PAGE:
Photo Information

Marine Corps Staff Sgt. Lorris Wilson, reserve company gunnery sergeant, is interviewed by members of the Bridgeport Sound Tigers organization during the team’s visit to the base Sept. 30. About 40 members of the Sound Tigers organization visited the base as part of a team-building exercise. The Sound Tigers is a minor league affiliate of the National Hockey League’s New York Islanders. (U.S. Air Force photo by Staff Sgt. David Carbajal/Released)

Photo by Staff Sgt. David Carbajal

Pro hockey team visits base, builds team camaraderie

30 Sep 2012 | Staff Sgt. David Carbajal

Marine Aircraft Group 49 hosted professional hockey players and coaches on the joint base as part of a team building exercise Sept. 30.

The Bridgeport Sound Tigers is an American Hockey League organization and the minor league affiliate of the National Hockey League's New York Islanders.

After the team arrived to an open grassy area of base, the Marines instructed the hockey players and coaches how to pack military-style rucksacks.

"We explained how they were going to pack their gear," said Marine Corps Staff Sgt. Lorris Wilson, reserve company gunnery sergeant. "Basically, all the equipment we'd need to survive if we're out on movements while we're in a combat setting."

The rucksacks included various things such as an entrenching tool to a sleeping pad.
After the rucks were filling with gear, the players and coaches were separated into three "platoons" to give team captains the opportunity to lead, said Doug Holewa, assistant coach and former Marine Corps captain. The team then donned Kevlar helmets, flak jackets and their rucks and began their 1.5 mile-hike to the ranges where they would conduct the team-building exercises.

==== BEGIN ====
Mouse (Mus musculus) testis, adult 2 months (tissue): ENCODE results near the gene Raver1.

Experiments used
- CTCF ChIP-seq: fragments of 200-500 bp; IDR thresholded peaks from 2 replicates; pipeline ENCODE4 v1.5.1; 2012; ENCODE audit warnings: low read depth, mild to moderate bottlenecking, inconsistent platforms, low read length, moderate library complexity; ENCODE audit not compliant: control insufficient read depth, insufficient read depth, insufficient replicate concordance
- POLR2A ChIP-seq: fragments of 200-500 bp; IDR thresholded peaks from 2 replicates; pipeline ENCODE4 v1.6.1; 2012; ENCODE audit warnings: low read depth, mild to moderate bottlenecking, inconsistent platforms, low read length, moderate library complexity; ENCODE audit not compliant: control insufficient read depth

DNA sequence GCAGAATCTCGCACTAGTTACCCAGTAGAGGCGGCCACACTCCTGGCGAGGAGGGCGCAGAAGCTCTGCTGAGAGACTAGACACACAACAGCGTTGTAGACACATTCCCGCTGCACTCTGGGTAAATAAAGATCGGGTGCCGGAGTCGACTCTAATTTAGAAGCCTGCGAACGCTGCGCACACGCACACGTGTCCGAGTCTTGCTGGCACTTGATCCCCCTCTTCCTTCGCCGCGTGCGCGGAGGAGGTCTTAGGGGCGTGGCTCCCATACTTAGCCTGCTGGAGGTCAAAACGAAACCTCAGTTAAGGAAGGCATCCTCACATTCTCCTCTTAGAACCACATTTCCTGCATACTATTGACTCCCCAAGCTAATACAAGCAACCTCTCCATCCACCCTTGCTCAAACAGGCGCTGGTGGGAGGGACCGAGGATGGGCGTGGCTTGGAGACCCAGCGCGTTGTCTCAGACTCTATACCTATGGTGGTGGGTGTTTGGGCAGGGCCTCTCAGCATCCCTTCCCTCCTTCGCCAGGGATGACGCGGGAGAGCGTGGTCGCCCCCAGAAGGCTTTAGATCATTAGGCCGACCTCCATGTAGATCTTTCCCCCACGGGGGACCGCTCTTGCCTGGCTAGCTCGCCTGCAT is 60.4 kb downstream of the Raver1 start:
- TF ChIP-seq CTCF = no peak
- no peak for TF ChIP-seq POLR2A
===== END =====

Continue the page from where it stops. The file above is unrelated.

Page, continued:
Several players suffered mock injuries during the hike to continue the team-building objectives, said Wilson.

"About half way in, we inflicted a little confusion," said Wilson. "Some team members went down with injuries, so they had to firemen's carry or put them on a litter to get to the 'rally point.'"

Once the teams completed the hike, players were separated into smaller teams and tested with scenarios at the Leadership Reaction Course, which is a series of obstacles designed to focus on leadership and teamwork.

"The course is supposed to get you to think outside the box and to help the team understand they can overcome any adversity," said Wilson.

One of the team leaders expressed the challenging nature of the course tasks.
"I've never done anything like this," said Ty Wishart, defenseman with the team after completing the tasks. "I've done a few obstacle courses before, but nothing to this magnitude or this mentally challenging."

Once all teams completed the course tasks, Wilson expressed the value of the reaction course to the hockey players.

"This is about building cohesion and teamwork," said Wilson. "You're only as strong as your weakest person."

First-year Head Coach Scott Pellerin saw another benefit to the team-building exercise.

"The biggest thing that I was impressed with, because it's a new group and several new players, was the communication," Pellerin said. "Good communication is something that can directly improve the team both on and off the rink."

Breaking the group back into their original three teams, the players donned their gear and hiked back to their starting location.

"I think our players really enjoyed the exercise," first-year Head Coach Scott Pellerin said. "I think the tasks were more difficult than the players thought it was going to be, but the players battled through it."

After all military gear was separated and turned in, the Marines showed the hockey players their hangar and briefed the players on the capabilities of the UH-1N Iroquois and AH-1W Super Cobra.

The Sound Tigers organization grilled steaks and chicken at Willow Pond to thank the Marines for their contribution and hospitality.

"Overall, the goal is to build more camaraderie, togetherness and closeness between the team members and the captains," Wilson said.